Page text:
For the two preceding hours, Charlie has regaled us with his own self-pity from a defensive crouch. There’s a remarkable stillness to this moment. He’s alone with Nicole, his former in-laws having shut the doors to their rooms to finish getting ready for the night. The last time Charlie and Nicole were alone together, she challenged his selfishness when it came to discussions of where their family should live and he exploded, punching a hole in his living-room wall. It’s not that he seems especially excited about the UCLA gig or happy to share it with her, rather that for the first time he’s trying to fit into a lifestyle that’s not of his choosing, and to make this situation work. Nicole appreciates the effort and doesn’t gloat.
In the next scene, Charlie walks in on Henry reading a list written in Nicole’s handwriting of all the things she loves about Charlie. It’s the assignment from their mediator from Marriage Story’s first scene. “Charlie is incredibly neat and I rely on him to keep things in order,” Henry stammers, struggling over some of the two-syllable words. “He is energy conscious. He doesn’t look in the mirror too often. He cries easily in movies. He is very self-sufficient. He can darn a sock and cook himself dinner and iron a shirt. He rarely gets defeated, which I feel like I always do.” Charlie hasn’t read this letter, hasn’t heard it like we already have. Marriage Story doesn’t deal in flashbacks like another movie it’s been compared to: Blue Valentine, which reveled in its befores and afters. We never get to see how Charlie and Nicole were when they were happy, versus how they are during the dissolution of their marriage. The way this scene exists — Charlie tearing up, reading aloud everything his ex-wife loves about him — makes it seem like all of these things can still be true, despite the sting of the divorce. That love can still exist, albeit in a new shape. Marriage Story front-loads Nicole’s emotional arc, showing her tearfully recounting how small she felt in her marriage to her attorney. But the script’s structure is more interested in revealing how Charlie rails against the changes in his life; the way he reluctantly drives around L.A., lives in a stubbornly empty apartment, endures excruciating visits with lawyers and social workers. The movie’s thesis is that neither party was especially wrong or especially right.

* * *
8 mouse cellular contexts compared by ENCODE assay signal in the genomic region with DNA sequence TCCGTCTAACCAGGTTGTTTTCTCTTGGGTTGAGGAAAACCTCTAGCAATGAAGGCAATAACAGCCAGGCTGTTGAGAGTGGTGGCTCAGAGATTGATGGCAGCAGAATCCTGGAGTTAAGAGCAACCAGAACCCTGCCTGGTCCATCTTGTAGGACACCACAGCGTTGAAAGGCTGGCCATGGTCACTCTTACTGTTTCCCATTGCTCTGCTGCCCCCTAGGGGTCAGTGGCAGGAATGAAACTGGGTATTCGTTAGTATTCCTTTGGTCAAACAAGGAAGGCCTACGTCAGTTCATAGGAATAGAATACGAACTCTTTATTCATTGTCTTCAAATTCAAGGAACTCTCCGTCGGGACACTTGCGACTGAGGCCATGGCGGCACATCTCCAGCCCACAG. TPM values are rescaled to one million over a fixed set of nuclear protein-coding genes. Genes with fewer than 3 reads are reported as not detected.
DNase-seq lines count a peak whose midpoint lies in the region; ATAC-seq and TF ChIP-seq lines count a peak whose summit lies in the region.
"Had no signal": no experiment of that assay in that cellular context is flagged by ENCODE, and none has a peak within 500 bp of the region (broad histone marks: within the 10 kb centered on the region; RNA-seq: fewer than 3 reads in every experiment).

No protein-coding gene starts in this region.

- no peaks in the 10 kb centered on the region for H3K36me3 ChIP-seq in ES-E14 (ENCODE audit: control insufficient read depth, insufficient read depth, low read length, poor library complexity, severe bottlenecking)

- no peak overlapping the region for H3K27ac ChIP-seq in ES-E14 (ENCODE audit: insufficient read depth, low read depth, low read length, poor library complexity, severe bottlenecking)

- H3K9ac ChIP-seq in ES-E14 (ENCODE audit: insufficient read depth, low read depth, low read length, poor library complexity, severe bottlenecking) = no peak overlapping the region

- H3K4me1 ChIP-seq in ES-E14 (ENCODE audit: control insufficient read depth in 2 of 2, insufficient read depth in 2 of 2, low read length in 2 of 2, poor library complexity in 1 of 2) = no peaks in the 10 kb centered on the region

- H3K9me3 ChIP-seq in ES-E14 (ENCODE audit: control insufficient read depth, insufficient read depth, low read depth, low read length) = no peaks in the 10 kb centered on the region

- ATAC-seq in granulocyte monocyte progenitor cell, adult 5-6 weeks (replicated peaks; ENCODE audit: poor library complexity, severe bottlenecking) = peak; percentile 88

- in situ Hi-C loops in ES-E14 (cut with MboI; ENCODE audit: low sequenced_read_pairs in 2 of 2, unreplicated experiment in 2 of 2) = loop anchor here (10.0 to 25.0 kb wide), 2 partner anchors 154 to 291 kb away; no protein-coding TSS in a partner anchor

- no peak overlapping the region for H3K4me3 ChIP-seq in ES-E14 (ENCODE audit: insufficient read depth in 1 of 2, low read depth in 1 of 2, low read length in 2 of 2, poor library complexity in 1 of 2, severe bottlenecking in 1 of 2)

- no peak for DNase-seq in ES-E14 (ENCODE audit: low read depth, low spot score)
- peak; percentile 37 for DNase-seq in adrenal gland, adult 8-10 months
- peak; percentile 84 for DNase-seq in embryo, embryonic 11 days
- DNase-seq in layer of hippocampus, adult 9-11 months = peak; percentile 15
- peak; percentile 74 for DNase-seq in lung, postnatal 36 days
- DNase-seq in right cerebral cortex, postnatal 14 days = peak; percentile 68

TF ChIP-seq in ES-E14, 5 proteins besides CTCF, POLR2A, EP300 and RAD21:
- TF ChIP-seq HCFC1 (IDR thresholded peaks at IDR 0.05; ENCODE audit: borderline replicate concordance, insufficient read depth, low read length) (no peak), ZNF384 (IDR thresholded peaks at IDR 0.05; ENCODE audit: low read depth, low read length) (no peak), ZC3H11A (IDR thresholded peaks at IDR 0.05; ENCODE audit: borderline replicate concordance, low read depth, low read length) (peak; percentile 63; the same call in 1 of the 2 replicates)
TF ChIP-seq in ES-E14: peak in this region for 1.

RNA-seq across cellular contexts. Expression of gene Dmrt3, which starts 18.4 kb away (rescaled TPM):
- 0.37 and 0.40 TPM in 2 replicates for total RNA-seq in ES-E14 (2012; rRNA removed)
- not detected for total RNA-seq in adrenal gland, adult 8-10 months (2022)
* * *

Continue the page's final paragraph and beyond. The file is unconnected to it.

And so the movie ends with that conclusion: Charlie and Nicole can have a relationship outside of their marriage, only as Henry’s two imperfect parents. About 90 minutes into Marriage Story, during the big, screamy fight scene, Nicole shouts, “I can’t believe I have to know you … forever!” But by the end of the movie, it’s Halloween again, and the Barbers are pleasantly co-parenting with a routine that is more sharing than sniping. That reality, knowing each other forever, doesn’t seem like such a bad thing after all. When they’ve finished trick-or-treating, Nicole offers to let Charlie take Henry home without being didactic about their custody agreement. They all hug and as he walks away, she runs after her ex-husband to tie his shoe (a moment that’s a bit too twee for my taste, but alas). Charlie carries his son to the car, and isn’t that what he really wanted most all along?